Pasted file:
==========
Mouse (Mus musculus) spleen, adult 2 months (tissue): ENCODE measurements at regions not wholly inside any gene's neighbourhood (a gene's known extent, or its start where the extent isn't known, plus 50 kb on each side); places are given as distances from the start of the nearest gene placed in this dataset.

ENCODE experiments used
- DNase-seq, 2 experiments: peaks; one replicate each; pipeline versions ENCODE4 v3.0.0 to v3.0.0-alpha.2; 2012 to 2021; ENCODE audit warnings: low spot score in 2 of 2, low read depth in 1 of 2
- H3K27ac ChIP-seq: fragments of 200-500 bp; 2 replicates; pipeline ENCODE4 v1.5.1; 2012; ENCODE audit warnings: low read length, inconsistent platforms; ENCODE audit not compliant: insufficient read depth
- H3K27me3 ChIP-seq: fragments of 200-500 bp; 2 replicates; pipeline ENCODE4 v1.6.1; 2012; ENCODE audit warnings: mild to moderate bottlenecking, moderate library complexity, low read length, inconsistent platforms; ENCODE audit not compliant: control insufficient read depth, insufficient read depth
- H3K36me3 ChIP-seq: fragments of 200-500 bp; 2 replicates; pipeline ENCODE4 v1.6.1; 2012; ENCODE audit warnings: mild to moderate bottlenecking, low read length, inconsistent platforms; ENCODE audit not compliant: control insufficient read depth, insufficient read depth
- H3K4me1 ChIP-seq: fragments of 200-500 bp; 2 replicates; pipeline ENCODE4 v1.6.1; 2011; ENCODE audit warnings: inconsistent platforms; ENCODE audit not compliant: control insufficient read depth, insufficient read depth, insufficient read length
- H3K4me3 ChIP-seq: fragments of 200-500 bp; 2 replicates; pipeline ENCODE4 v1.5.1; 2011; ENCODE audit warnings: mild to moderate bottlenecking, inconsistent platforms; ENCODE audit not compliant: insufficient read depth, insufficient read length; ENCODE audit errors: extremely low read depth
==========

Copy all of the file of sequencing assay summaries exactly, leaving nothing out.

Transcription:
Mouse (Mus musculus) spleen, adult 2 months (tissue): ENCODE measurements at regions not wholly inside any gene's neighbourhood (a gene's known extent, or its start where the extent isn't known, plus 50 kb on each side); places are given as distances from the start of the nearest gene placed in this dataset.

ENCODE experiments used
- DNase-seq, 2 experiments: peaks; one replicate each; pipeline versions ENCODE4 v3.0.0 to v3.0.0-alpha.2; 2012 to 2021; ENCODE audit warnings: low spot score in 2 of 2, low read depth in 1 of 2
- H3K27ac ChIP-seq: fragments of 200-500 bp; 2 replicates; pipeline ENCODE4 v1.5.1; 2012; ENCODE audit warnings: low read length, inconsistent platforms; ENCODE audit not compliant: insufficient read depth
- H3K27me3 ChIP-seq: fragments of 200-500 bp; 2 replicates; pipeline ENCODE4 v1.6.1; 2012; ENCODE audit warnings: mild to moderate bottlenecking, moderate library complexity, low read length, inconsistent platforms; ENCODE audit not compliant: control insufficient read depth, insufficient read depth
- H3K36me3 ChIP-seq: fragments of 200-500 bp; 2 replicates; pipeline ENCODE4 v1.6.1; 2012; ENCODE audit warnings: mild to moderate bottlenecking, low read length, inconsistent platforms; ENCODE audit not compliant: control insufficient read depth, insufficient read depth
- H3K4me1 ChIP-seq: fragments of 200-500 bp; 2 replicates; pipeline ENCODE4 v1.6.1; 2011; ENCODE audit warnings: inconsistent platforms; ENCODE audit not compliant: control insufficient read depth, insufficient read depth, insufficient read length
- H3K4me3 ChIP-seq: fragments of 200-500 bp; 2 replicates; pipeline ENCODE4 v1.5.1; 2011; ENCODE audit warnings: mild to moderate bottlenecking, inconsistent platforms; ENCODE audit not compliant: insufficient read depth, insufficient read length; ENCODE audit errors: extremely low read depth